New Year, New Budget
Posted on December 12, 2018
By Jessica Smith - Branch Manager, Oakley
Just like avoiding chocolate and carbs, sticking to your budget is a New Year’s resolution that’s easier to make than to achieve. In fact, only two in five U.S. adults say they have a budget and keep close track of their spending throughout the year, according to a recent survey by the National Foundation for Credit Counseling.
If it’s common knowledge that tracking your personal finances helps maintain your financial health, why do Americans have such a difficult time doing it?
Financial planning and psychology experts believe the real reason people struggle with budgeting is psychological. According to the Journal of Consumer Psychology, humans only have a finite amount of willpower.
We can only restrict ourselves so long before we indulge. Just like dieting, people tend to see budgeting as restrictive; therefore, it’s often a struggle to preserve the motivation to stick with it.
As you set your financial resolutions for the New Year, here are some tips to help you exercise good budgeting habits and establish some personal fiscal discipline.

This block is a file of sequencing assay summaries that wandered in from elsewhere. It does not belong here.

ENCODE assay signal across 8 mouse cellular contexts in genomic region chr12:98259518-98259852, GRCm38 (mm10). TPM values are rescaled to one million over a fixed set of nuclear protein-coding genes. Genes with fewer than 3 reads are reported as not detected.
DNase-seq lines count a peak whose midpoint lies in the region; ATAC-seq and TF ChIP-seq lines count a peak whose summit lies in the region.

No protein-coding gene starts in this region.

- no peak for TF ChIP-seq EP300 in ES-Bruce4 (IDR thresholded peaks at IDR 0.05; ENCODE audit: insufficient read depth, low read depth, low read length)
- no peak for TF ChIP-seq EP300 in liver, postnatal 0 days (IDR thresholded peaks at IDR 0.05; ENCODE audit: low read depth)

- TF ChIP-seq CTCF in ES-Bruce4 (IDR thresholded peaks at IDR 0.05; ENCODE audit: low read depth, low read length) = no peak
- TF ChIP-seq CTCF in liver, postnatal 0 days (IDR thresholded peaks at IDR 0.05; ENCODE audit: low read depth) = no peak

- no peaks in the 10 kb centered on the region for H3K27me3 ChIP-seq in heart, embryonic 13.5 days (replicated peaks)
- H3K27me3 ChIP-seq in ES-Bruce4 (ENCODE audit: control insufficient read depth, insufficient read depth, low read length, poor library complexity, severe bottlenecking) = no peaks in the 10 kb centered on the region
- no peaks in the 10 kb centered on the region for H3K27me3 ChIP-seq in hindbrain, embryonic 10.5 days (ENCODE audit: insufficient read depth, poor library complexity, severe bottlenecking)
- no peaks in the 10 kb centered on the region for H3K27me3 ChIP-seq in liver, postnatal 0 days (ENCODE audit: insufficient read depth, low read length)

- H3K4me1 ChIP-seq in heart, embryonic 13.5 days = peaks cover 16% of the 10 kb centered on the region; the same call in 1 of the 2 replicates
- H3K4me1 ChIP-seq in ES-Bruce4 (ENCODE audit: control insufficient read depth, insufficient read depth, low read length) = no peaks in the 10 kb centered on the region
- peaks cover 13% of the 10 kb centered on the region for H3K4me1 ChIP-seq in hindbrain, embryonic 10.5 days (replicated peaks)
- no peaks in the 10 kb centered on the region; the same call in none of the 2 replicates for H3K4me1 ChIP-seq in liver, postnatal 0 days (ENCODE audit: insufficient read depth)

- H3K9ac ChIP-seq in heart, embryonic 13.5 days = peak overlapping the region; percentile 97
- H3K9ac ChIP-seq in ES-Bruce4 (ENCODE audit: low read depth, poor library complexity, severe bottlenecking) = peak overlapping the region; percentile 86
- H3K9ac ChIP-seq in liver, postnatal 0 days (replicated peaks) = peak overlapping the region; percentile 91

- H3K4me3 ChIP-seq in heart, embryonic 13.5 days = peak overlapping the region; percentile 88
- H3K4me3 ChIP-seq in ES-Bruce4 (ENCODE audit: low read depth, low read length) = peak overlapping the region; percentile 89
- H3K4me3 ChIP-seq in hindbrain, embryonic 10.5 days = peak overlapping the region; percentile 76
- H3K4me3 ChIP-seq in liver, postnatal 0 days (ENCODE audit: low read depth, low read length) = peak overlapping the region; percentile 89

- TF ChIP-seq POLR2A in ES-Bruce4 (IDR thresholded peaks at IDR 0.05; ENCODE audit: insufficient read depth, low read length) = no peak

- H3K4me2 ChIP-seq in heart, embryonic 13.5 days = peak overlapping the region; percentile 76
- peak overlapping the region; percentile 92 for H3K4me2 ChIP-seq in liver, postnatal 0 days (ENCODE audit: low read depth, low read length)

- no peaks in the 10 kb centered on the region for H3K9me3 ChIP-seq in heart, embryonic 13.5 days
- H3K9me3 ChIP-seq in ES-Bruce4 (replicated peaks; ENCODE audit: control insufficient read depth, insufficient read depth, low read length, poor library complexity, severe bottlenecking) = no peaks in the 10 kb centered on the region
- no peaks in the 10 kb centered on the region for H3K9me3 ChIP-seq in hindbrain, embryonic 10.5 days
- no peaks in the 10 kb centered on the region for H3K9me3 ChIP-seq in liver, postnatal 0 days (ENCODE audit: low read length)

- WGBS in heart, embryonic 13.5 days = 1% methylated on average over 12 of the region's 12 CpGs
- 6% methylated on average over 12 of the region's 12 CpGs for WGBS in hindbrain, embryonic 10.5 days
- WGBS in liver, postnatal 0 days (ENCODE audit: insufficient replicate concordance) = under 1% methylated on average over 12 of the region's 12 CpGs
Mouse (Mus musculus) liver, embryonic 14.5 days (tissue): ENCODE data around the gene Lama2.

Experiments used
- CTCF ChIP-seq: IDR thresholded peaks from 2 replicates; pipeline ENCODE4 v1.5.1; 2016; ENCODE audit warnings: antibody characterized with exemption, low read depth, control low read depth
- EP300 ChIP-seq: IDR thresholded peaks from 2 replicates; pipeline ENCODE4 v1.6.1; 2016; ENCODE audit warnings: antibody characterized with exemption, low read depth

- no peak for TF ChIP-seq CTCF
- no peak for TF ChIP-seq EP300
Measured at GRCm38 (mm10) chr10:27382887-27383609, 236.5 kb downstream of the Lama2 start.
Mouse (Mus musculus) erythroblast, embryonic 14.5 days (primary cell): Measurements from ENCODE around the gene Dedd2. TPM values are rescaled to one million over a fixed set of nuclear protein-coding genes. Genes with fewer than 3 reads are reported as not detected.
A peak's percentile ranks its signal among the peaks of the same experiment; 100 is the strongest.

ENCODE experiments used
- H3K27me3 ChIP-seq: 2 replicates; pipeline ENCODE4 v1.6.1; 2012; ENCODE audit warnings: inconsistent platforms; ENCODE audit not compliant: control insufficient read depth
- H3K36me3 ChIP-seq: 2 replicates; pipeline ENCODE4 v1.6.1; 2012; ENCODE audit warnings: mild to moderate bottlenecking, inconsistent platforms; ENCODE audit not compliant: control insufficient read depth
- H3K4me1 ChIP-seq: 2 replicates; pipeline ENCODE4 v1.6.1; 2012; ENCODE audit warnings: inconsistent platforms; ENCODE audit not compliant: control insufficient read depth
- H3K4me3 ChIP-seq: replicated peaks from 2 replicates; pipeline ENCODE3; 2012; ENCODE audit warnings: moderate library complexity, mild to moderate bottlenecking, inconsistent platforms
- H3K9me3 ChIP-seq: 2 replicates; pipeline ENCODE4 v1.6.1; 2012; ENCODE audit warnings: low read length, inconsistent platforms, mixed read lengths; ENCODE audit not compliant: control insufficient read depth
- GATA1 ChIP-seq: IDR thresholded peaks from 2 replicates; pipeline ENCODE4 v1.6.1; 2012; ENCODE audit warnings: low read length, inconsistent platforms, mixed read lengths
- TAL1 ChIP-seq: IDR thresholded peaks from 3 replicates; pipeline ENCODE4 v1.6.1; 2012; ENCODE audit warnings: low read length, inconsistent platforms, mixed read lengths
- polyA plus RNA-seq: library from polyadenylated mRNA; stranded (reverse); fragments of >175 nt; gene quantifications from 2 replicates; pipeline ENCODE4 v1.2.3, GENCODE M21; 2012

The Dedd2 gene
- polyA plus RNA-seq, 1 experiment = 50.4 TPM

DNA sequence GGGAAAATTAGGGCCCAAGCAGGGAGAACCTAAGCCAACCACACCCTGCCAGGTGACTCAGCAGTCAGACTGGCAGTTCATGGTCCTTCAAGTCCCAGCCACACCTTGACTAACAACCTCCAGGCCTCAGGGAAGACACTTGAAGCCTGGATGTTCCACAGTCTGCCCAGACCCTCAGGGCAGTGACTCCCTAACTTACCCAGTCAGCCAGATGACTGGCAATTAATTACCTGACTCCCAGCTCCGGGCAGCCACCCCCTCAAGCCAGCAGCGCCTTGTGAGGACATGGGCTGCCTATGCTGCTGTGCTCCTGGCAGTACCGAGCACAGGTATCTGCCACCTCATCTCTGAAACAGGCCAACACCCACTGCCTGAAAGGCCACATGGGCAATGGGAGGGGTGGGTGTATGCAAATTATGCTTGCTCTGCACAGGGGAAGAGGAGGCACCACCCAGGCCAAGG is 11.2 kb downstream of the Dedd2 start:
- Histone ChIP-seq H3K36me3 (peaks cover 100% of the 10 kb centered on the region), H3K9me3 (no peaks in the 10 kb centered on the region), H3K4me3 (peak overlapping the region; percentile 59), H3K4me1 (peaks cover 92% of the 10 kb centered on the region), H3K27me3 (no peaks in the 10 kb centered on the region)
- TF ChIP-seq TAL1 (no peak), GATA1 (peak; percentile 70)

- Think before you spend: Always shop with a list, which helps curb tendencies toward “impulse buying.” Know your account balances before you go shopping so you can keep yourself in line.
- Take the time: Schedule time each week (or even daily) to review your accounts, including current balances and upcoming expenses. If you don’t feel you have enough time, find an app to make the process more efficient.
- Start small: It takes weeks to form a new habit, and the same thing applies to tracking your income and expenses. In the beginning, keep it simple. Set easily achievable goals so you can experience progress. If your spending plan is too complicated or restrictive, you will not stick to it.
- Talk it over: If you don’t even know where to start, consider seeking help from a trusted family member or a financial expert. Cinfed is dedicated to helping members with financial literacy and can offer resources to address your unique situation.
- Make saving automatic: When you direct deposit your paycheck, designate an amount to be placed in savings each time. Calculate your budget after you’ve had the savings set aside.
- Use tools: in addition to apps, many online planners and calculators can help you plan and monitor your budget. Most are available for free from reputable consumer education organizations.
If keeping to your budget is your New Year’s resolution, you have plenty of support to achieve it. To learn more about products and practices for keeping financially fit, see the Cinfed website or visit a Cinfed branch and speak with a representative who will give you the personal attention you deserve.